President’s Gay Marriage Statement Draws Ohio Reaction

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Public opinion remains divided on question of same sex marriage(Photo: flickr)
Public opinion remains divided on question of same sex marriage(Photo: flickr)

President Obama’s unequivocal support for gay marriage is expected to give the issue a more prominent role in this fall’s election.

Ohio is considered a swing state and currently has a constitutional ban on gay marriage. A spokeswoman for the advocacy group, Equality Ohio, Kim Welter, characterizes the President’s statement as “political bravery.”

“But I think, you know what you’re seeing is that people in the political world are realizing that the shift is more towards most of America being supportive,” Welter said.

Ohio voters banned gay marriage in 2004 by constitutional amendment. Phil Burress of Citizens for Community Values predicts Mr. Obama’s statement will cost him Ohio in the November election, especially if voters like Brittany Fitzgerald of Columbus turn out at the polls. Fitzgerald says her views on gay marriage are shaped by her pastor at a south-side Columbus church.

“It comes up a lot. Our beliefs are that marriage is made for a man and a woman,” Fitzgerald said.

President’s view could determine balloting

A group of African-American pastors met before responding to the President’s comments. Many in their congregations oppose gay marriage, a view that parallels statements by Republican candidate Mitt Romney who says that marriage is between a man and a woman. Ohio State University political scientist Nathaniel Swigger said gay marriage could possibly determine Ohio’s presidential balloting.

“I think Obama has made it pretty clear that he’s willing to campaign on social issues. I think Romney is more inclined to focus on the economy. It will sort of depend on which one of them wins that little priming war,” Swigger said.

Swigger says candidates for U.S. senate in Ohio also have divergent views on the issue. Democratic incumbent Sherrod Brown says lesbians, gays, transgender and bi-sexual individuals “should have the same rights enjoyed by all Americans.”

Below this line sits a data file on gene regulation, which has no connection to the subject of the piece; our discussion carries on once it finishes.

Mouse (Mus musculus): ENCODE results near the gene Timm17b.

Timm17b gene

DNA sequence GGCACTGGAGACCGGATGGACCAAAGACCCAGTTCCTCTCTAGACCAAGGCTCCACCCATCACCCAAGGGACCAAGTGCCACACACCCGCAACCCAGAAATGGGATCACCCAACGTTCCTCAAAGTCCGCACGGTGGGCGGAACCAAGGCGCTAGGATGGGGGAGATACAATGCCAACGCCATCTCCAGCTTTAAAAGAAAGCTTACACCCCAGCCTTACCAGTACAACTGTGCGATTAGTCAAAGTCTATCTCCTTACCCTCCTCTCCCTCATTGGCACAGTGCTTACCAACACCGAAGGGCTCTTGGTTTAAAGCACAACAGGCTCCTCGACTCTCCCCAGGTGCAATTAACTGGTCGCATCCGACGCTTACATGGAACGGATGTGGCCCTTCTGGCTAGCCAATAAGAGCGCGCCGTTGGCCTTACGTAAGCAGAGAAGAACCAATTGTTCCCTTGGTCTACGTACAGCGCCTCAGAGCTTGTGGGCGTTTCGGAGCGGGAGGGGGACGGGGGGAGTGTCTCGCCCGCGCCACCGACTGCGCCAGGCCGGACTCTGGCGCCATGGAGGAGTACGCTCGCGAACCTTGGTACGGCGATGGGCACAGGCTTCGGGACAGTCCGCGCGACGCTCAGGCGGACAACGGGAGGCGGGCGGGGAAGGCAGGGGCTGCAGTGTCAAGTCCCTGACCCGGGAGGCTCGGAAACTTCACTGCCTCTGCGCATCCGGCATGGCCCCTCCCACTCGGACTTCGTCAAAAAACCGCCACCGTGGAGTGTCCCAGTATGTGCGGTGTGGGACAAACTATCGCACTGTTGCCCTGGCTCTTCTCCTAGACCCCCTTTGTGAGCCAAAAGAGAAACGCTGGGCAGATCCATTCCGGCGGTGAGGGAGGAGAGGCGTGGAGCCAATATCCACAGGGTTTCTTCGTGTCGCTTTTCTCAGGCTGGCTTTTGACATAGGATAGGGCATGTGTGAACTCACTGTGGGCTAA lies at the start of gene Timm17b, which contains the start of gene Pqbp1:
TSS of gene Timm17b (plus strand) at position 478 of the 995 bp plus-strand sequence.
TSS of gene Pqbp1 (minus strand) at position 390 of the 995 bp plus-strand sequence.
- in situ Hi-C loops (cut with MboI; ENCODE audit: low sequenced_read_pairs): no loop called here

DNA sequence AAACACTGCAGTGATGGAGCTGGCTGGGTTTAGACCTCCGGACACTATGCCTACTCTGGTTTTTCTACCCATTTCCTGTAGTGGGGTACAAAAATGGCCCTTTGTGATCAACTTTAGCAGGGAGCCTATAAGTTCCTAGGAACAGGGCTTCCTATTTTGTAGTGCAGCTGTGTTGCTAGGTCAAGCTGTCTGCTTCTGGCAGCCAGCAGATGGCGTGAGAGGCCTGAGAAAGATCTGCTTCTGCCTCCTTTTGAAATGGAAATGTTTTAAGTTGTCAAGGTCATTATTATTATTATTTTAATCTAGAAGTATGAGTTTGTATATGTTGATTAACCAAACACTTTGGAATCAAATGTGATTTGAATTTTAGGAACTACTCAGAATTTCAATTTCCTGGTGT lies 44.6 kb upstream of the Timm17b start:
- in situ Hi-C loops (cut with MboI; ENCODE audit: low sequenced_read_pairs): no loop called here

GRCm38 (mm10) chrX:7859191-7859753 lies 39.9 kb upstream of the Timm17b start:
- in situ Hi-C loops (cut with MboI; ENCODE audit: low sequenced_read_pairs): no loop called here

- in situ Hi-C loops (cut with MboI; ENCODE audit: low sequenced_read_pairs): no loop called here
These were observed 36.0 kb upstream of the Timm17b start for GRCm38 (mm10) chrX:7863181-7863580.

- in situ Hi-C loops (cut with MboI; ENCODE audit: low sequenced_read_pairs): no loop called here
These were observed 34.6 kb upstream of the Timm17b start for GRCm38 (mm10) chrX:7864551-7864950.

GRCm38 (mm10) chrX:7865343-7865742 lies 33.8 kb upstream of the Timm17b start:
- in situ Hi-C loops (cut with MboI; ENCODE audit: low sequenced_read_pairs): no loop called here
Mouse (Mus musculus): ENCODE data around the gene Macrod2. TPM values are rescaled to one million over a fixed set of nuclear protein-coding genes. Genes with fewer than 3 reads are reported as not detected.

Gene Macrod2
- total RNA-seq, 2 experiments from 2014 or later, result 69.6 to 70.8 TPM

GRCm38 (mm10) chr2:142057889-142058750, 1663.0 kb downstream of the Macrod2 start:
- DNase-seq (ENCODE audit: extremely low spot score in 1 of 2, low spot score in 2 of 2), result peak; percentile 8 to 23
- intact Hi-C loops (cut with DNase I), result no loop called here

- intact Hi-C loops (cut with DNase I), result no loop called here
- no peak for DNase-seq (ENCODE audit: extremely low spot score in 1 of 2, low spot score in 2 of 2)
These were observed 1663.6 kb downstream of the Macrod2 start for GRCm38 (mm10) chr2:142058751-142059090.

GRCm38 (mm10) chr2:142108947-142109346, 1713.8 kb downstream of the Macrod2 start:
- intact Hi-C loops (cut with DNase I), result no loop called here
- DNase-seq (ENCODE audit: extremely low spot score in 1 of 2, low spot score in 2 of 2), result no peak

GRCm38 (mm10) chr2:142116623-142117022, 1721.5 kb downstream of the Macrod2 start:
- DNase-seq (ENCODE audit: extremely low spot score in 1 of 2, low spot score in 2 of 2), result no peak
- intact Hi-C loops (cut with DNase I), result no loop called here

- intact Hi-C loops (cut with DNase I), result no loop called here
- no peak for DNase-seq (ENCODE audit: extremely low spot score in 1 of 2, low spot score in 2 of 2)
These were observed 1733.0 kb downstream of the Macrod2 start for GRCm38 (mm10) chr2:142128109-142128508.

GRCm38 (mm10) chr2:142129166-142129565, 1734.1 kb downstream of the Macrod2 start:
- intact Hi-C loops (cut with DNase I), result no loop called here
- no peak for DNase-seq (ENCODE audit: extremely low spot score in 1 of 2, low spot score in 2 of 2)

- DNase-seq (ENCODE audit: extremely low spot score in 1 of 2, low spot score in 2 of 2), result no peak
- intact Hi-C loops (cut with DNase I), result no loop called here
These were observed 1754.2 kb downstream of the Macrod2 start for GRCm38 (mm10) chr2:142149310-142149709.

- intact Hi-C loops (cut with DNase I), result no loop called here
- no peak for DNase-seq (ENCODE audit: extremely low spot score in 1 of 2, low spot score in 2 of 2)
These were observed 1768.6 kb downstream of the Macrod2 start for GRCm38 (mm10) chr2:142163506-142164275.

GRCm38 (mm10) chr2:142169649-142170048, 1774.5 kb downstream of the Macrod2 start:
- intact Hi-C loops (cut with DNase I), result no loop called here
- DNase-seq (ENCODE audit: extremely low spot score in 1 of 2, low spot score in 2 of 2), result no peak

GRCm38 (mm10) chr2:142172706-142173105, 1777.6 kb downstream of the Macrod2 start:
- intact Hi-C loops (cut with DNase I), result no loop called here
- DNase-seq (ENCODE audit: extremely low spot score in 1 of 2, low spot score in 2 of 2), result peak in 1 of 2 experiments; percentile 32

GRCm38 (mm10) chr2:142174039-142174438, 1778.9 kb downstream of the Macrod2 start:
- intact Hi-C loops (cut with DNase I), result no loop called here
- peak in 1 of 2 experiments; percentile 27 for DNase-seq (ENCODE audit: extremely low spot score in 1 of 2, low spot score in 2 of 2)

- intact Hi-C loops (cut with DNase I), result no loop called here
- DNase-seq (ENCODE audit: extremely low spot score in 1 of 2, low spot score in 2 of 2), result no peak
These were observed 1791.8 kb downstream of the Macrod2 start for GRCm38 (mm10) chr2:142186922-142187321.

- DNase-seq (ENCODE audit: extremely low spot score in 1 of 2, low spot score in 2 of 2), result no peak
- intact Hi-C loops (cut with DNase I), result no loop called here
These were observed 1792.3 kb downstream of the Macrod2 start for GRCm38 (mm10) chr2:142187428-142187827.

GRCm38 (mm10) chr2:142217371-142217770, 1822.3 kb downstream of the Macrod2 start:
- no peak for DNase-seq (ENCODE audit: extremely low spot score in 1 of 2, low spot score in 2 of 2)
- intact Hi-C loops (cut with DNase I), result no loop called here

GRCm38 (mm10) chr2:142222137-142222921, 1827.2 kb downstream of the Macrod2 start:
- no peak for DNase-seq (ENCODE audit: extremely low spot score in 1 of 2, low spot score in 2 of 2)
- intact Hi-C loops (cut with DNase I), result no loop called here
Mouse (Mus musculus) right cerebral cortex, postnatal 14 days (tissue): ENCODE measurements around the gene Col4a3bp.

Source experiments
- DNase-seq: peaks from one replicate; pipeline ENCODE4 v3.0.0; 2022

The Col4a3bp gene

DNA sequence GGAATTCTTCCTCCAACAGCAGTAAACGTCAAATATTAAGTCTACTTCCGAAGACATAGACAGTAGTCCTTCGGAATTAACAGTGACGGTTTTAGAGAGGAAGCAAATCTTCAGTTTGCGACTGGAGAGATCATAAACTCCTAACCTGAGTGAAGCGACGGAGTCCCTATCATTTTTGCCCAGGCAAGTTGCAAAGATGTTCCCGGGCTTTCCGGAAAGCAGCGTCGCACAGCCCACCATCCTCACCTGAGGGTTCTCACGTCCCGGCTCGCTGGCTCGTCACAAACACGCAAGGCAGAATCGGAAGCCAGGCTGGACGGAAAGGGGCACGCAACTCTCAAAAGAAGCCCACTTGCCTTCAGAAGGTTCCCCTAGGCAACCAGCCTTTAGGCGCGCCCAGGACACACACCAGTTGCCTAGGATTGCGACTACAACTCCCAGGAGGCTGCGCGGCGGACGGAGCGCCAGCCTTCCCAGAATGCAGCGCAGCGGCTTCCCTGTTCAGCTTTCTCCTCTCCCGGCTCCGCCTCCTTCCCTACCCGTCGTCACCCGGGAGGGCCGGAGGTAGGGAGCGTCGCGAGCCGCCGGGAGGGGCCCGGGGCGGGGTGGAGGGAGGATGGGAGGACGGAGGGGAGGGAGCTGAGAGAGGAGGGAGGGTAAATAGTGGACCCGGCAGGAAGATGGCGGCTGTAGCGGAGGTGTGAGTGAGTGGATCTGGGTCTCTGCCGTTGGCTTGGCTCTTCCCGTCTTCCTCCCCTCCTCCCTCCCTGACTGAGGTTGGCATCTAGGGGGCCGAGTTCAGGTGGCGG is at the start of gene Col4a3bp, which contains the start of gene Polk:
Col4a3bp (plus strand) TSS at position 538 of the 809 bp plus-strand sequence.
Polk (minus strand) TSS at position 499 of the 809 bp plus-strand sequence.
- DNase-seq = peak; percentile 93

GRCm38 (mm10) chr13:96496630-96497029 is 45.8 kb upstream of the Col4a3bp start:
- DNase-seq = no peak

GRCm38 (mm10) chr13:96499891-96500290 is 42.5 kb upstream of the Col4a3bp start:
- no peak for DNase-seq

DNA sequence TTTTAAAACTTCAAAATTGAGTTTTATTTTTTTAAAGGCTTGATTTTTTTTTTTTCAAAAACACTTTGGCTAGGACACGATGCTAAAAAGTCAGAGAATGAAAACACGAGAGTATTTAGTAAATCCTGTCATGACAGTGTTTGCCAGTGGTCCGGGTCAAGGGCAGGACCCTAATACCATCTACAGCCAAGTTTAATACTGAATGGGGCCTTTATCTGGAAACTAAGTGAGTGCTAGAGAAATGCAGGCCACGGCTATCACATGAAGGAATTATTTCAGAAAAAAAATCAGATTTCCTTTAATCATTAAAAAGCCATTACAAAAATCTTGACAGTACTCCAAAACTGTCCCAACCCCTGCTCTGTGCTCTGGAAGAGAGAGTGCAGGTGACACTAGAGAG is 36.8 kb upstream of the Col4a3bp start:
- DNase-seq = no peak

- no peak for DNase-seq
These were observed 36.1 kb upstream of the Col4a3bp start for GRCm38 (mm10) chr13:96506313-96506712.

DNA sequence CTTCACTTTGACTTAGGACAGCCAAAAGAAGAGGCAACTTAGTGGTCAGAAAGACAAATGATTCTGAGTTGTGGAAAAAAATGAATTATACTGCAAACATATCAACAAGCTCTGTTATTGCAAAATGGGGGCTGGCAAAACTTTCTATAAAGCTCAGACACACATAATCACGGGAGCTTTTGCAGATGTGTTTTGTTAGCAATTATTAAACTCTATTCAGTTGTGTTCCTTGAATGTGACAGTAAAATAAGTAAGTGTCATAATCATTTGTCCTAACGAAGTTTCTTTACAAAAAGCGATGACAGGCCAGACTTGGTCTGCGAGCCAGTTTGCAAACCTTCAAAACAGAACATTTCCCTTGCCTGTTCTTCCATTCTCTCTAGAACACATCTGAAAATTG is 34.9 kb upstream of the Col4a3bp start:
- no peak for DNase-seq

Republican opponent Josh Mandel says he believes in “traditional marriage between one man and one woman.”

Comments
  • Mtgphd

    People distort the meaning of “traditional marriage.” Nuclear marriage, two people, a man and a woman as one little family, living in one little house, with no extended family or compound, is relatively recent., historically. Traditionally, and biblically, marriage was between a man and several women, for example. In most cultures in the world, polygamy was a common practice. And women were property. Only very recently did the Mormon church rule against polygamy. African Americans opposed to marriage equality, must know that until very recently, it was illegal for black people to marry or have sex with white people. Laws that criminalized miscegenation (intermarriage) were wtith the US since the beginning and not until 1967 were such laws called Unconstitutional. President Obama’s parents and some dear friends of mine would have been declared criminals and penalized, had they presented themselves as married in those states having those laws. Why, of all people, would African Americans want to control marriage equality of LGBTs? Why should LGBTs be treated as slaves in the US in 2012?